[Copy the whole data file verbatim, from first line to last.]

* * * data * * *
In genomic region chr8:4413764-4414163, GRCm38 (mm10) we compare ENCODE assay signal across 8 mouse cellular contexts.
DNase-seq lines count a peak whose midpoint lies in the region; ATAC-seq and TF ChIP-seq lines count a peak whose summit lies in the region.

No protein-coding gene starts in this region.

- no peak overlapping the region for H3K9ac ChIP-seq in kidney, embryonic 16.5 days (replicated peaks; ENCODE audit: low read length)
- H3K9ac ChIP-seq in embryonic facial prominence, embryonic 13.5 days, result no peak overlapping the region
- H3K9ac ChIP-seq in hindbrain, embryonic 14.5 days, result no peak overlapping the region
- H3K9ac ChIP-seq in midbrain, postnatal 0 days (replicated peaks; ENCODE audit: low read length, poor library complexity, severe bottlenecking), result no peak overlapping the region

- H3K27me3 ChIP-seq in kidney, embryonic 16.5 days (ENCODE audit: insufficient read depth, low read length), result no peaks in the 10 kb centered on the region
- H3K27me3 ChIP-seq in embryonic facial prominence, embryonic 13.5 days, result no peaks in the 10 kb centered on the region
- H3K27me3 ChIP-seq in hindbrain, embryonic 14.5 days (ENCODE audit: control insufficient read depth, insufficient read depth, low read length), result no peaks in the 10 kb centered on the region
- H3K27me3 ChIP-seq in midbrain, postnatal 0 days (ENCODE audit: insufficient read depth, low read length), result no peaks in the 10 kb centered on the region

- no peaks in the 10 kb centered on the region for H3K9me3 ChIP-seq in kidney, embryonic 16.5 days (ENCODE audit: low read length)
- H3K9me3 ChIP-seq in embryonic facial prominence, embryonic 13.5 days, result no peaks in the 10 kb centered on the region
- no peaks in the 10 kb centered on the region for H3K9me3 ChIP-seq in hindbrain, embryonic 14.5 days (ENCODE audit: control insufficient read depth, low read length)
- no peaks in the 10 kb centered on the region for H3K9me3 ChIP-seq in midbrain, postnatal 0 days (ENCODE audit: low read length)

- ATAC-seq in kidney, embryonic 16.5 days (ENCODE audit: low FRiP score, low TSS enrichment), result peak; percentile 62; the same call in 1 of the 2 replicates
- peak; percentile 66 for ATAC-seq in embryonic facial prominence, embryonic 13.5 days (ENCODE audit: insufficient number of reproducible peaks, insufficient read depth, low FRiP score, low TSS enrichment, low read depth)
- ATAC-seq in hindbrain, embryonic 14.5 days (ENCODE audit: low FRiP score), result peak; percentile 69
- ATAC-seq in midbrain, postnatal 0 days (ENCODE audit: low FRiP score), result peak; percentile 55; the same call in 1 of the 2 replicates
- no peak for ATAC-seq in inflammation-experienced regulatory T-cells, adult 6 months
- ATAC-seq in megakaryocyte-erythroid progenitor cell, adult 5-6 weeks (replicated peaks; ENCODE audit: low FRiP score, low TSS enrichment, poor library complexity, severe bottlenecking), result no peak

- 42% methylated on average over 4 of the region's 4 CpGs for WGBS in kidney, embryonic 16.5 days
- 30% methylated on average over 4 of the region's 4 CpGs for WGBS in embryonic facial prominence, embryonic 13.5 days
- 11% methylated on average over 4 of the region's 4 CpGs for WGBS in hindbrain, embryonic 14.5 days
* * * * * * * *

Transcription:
In genomic region chr8:4413764-4414163, GRCm38 (mm10) we compare ENCODE assay signal across 8 mouse cellular contexts.
DNase-seq lines count a peak whose midpoint lies in the region; ATAC-seq and TF ChIP-seq lines count a peak whose summit lies in the region.

No protein-coding gene starts in this region.

- no peak overlapping the region for H3K9ac ChIP-seq in kidney, embryonic 16.5 days (replicated peaks; ENCODE audit: low read length)
- H3K9ac ChIP-seq in embryonic facial prominence, embryonic 13.5 days, result no peak overlapping the region
- H3K9ac ChIP-seq in hindbrain, embryonic 14.5 days, result no peak overlapping the region
- H3K9ac ChIP-seq in midbrain, postnatal 0 days (replicated peaks; ENCODE audit: low read length, poor library complexity, severe bottlenecking), result no peak overlapping the region

- H3K27me3 ChIP-seq in kidney, embryonic 16.5 days (ENCODE audit: insufficient read depth, low read length), result no peaks in the 10 kb centered on the region
- H3K27me3 ChIP-seq in embryonic facial prominence, embryonic 13.5 days, result no peaks in the 10 kb centered on the region
- H3K27me3 ChIP-seq in hindbrain, embryonic 14.5 days (ENCODE audit: control insufficient read depth, insufficient read depth, low read length), result no peaks in the 10 kb centered on the region
- H3K27me3 ChIP-seq in midbrain, postnatal 0 days (ENCODE audit: insufficient read depth, low read length), result no peaks in the 10 kb centered on the region

- no peaks in the 10 kb centered on the region for H3K9me3 ChIP-seq in kidney, embryonic 16.5 days (ENCODE audit: low read length)
- H3K9me3 ChIP-seq in embryonic facial prominence, embryonic 13.5 days, result no peaks in the 10 kb centered on the region
- no peaks in the 10 kb centered on the region for H3K9me3 ChIP-seq in hindbrain, embryonic 14.5 days (ENCODE audit: control insufficient read depth, low read length)
- no peaks in the 10 kb centered on the region for H3K9me3 ChIP-seq in midbrain, postnatal 0 days (ENCODE audit: low read length)

- ATAC-seq in kidney, embryonic 16.5 days (ENCODE audit: low FRiP score, low TSS enrichment), result peak; percentile 62; the same call in 1 of the 2 replicates
- peak; percentile 66 for ATAC-seq in embryonic facial prominence, embryonic 13.5 days (ENCODE audit: insufficient number of reproducible peaks, insufficient read depth, low FRiP score, low TSS enrichment, low read depth)
- ATAC-seq in hindbrain, embryonic 14.5 days (ENCODE audit: low FRiP score), result peak; percentile 69
- ATAC-seq in midbrain, postnatal 0 days (ENCODE audit: low FRiP score), result peak; percentile 55; the same call in 1 of the 2 replicates
- no peak for ATAC-seq in inflammation-experienced regulatory T-cells, adult 6 months
- ATAC-seq in megakaryocyte-erythroid progenitor cell, adult 5-6 weeks (replicated peaks; ENCODE audit: low FRiP score, low TSS enrichment, poor library complexity, severe bottlenecking), result no peak

- 42% methylated on average over 4 of the region's 4 CpGs for WGBS in kidney, embryonic 16.5 days
- 30% methylated on average over 4 of the region's 4 CpGs for WGBS in embryonic facial prominence, embryonic 13.5 days
- 11% methylated on average over 4 of the region's 4 CpGs for WGBS in hindbrain, embryonic 14.5 days